“Sit back, relax and let Front Row start the show. Music, photos and video.”…on any Mac!
Thanks to an update from Apple, Front Row can now be easily installed on any Mac running 10.4.4 Tiger. While you previous had to rely on quirky hacks, Front Row can now be added to Tiger with full support, including keyboard shortcut and sound preferences.
Mac users who have updated to Mac OS to 10.4.4 must reinstall Front Row.
- Mac OS X 10.4.3 or later
- iTunes 6.0.1 or later
- Download Front Row 1.0.1
- Open the disk image and copy the file “FrontRowUpdate1.0.1.pkg” to the Desktop.
- Download Front Row Enabler 1.1
- Launch Front Row Enabler from the disk image. Select “Enable Update Installer.”
- Run the Update Installer by opening “FrontRowUpdate1.0.1.pkg.”
- Launch Front Row Enabler from the disk image. Select “Enable Front Row.”
- Set Keyboard Shortcut and Sound Effects in System Preferences.
- Launch Front Row (command-esc)
Disclosure: Enabling Front Row with this process is not supported by Apple Computer, Inc. and may have unintended consequences. For a technical overview see the ‘Technical Notes’ below.
1. Download Front Row from Apple
According to Apple:
The Front Row Update delivers overall improved reliability and compatibility for browsing music, photos, and videos on your iMac.
When the download completes, open the disk image and copy the file “FrontRowUpdate1.0.1.pkg” to the Desktop. It must be copied to the Desktop. At this point if you try running the Update Installer package, you’ll get this alert:
This software update requires an iMac G5 with built-in iSight.
You’ll therefor need to enable the Update Installer to install Front Row, using Front Row Enabler 1.1.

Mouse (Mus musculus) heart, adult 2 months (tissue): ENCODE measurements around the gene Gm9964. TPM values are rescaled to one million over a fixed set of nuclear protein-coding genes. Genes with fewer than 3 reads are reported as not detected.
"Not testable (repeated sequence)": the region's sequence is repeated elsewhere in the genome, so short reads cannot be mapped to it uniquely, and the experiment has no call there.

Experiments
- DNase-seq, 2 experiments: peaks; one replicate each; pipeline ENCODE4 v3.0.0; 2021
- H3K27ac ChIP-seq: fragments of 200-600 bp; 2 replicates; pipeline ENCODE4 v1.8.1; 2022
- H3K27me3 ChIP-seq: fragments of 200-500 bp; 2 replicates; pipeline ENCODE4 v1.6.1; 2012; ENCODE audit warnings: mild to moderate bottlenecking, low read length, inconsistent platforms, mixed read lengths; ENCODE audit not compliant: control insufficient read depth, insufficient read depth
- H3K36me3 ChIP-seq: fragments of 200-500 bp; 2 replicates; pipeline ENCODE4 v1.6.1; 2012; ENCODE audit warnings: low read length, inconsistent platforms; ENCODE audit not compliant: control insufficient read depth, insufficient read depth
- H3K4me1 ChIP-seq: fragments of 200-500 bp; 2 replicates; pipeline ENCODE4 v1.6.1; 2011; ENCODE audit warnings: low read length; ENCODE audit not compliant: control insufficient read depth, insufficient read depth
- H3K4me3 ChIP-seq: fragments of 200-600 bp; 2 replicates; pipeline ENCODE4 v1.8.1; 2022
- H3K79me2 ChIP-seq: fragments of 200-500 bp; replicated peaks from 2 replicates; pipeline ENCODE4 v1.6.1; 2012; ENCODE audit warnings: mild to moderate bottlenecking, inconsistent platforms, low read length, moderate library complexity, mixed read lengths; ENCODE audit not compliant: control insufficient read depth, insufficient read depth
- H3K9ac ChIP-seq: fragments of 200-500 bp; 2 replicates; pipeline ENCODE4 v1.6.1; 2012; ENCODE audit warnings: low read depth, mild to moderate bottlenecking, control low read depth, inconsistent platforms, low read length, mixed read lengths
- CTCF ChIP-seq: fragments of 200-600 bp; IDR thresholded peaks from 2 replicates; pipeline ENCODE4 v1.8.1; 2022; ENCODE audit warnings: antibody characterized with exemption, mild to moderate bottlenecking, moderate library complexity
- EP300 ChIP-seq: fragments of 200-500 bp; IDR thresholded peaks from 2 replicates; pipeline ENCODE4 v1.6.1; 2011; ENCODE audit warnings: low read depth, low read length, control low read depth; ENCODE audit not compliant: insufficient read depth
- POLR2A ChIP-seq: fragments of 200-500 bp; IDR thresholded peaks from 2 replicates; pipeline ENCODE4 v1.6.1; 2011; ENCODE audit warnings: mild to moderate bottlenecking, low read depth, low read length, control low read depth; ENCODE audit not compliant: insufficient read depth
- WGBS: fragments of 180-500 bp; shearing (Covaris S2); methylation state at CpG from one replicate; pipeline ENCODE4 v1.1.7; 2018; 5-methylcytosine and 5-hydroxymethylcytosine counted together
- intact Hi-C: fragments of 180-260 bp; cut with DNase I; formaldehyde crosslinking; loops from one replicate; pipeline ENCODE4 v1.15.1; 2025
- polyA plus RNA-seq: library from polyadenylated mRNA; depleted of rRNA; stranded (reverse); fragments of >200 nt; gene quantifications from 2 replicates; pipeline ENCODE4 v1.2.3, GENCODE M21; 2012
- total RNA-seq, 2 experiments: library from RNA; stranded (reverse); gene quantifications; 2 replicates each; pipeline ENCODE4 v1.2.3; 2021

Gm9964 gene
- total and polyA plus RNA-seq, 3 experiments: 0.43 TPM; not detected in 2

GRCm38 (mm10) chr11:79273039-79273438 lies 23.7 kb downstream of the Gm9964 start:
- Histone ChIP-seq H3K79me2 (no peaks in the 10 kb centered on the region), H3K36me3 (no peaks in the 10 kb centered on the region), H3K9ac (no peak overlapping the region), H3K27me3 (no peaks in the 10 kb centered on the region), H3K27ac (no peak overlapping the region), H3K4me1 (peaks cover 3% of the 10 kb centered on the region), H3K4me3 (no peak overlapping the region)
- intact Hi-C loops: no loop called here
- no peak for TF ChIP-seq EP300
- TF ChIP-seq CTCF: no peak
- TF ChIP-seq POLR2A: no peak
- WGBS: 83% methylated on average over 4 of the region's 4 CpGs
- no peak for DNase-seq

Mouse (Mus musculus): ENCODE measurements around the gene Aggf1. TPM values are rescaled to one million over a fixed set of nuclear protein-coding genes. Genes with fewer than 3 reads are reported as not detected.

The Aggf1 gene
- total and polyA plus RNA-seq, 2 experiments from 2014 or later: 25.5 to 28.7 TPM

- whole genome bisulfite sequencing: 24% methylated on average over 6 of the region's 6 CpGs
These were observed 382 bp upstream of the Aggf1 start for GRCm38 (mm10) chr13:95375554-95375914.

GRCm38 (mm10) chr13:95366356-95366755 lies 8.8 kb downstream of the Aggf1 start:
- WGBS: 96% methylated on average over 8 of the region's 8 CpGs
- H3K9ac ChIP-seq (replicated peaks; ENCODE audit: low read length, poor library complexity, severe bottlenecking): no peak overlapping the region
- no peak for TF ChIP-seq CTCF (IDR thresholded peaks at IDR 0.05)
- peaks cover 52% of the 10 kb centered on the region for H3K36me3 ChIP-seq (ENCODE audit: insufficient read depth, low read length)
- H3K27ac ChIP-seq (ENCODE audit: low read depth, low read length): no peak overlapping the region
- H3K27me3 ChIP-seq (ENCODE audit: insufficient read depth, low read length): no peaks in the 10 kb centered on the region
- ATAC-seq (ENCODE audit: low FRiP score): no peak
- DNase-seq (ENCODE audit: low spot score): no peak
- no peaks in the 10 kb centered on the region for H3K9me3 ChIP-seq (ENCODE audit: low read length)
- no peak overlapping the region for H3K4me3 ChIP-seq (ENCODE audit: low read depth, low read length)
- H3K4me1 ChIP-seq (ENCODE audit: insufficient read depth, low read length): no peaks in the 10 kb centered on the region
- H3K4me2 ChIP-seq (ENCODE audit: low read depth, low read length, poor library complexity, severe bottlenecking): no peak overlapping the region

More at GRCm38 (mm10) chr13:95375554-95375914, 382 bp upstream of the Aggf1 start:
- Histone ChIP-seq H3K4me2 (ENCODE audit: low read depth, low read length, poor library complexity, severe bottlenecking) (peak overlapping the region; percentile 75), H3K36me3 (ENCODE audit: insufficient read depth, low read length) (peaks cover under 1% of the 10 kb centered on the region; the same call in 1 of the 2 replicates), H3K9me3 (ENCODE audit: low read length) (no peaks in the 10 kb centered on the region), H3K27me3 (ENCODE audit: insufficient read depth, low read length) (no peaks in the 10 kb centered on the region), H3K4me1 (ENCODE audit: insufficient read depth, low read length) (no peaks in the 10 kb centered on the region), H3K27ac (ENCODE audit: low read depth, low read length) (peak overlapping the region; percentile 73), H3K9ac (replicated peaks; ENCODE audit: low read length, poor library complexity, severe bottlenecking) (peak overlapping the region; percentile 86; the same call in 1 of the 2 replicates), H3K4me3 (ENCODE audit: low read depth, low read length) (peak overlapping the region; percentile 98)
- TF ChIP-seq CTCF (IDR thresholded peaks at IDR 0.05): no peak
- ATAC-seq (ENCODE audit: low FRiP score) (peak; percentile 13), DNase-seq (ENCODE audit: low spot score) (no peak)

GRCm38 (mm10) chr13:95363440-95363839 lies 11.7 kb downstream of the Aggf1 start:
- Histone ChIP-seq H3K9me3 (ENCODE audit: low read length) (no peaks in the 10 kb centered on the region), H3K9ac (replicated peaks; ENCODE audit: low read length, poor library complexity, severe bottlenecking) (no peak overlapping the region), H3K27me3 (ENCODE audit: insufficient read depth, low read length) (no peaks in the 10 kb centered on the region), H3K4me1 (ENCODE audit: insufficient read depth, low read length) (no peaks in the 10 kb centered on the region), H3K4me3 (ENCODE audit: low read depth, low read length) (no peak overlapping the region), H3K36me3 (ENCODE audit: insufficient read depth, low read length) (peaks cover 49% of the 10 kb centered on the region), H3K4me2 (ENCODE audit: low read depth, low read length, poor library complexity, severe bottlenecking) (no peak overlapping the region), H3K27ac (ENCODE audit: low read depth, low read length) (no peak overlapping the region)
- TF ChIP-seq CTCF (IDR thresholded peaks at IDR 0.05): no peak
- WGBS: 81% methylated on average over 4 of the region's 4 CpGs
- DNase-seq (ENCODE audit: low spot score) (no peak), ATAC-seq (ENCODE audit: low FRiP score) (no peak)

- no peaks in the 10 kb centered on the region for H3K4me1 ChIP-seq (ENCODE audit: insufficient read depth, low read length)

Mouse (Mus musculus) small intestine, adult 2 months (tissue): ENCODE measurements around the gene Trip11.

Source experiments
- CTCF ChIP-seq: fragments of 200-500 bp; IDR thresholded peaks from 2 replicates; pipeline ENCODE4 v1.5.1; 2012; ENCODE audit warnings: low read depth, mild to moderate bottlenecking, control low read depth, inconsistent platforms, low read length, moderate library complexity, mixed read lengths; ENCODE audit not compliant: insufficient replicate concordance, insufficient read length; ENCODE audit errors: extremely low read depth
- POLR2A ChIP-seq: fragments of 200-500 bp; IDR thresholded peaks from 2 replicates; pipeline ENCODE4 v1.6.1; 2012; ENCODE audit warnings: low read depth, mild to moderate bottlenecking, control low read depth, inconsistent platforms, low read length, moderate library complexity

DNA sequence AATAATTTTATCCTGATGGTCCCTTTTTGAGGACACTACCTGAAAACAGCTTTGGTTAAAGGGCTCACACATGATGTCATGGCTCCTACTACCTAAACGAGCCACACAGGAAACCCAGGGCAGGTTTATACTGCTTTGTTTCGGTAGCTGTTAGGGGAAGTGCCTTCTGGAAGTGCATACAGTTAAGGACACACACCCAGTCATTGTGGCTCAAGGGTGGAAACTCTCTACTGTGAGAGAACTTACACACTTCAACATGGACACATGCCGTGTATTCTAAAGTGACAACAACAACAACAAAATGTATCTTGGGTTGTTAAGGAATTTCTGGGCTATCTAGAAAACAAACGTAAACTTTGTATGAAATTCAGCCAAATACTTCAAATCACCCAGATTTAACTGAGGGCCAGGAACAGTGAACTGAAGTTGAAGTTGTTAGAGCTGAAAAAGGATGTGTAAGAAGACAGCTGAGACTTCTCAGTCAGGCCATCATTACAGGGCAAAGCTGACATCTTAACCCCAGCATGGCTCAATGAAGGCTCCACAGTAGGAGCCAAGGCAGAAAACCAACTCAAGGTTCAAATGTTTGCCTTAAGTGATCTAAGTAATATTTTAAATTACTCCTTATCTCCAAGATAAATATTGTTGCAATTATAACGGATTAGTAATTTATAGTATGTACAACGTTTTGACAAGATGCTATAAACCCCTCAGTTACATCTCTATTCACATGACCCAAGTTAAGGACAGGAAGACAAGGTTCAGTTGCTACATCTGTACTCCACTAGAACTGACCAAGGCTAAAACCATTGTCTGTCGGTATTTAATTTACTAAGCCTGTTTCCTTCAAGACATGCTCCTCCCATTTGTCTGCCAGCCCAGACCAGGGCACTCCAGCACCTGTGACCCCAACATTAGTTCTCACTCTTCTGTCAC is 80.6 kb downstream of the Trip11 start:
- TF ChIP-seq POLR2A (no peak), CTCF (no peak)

2. Enable Update Installer
- Download Front Row Enabler 1.1 The file (Enabler.dmg) is a disk image that needs to be opened.
- Next, run “Front Row Enabler” from the disk image. (That is don’t copy it to a different folder and then try to run it, as it has to be run from the disk image.)
- Select the “Enable Update Installer” button and authenticate with you password.
- “Front Row can now be installed. “
- Open FrontRowUpdate1.0.1.pkg” located on the Desktop and proceed with the installation. When the process completes you have to log out. You should be logged back in automatically.
3. Enable Front Row
Though its been installed on your Mac, Front Row still needs to be enabled with two small patches. Front Row Enabler 1.1 will patch a couple related OS files so that Front Row will run as if it were on a new iMac G5.
- Once again, open the Enabler.dmg disk image.
- Run “Front Row Enabler” from the disk image. (That is don’t copy it to a different folder and then try to run it, as it has to be run from the disk image.)
- Select the “Enable Front Row” button and authenticate with you password.
- “Log out to make the changes effective.”
- Log back in with your username and password.
4. Set Front Row Preferences
You now have a fully working version of Front Row. Open System Preferences though, to see why this method really shines. You have a full control over Front Row’s preferences.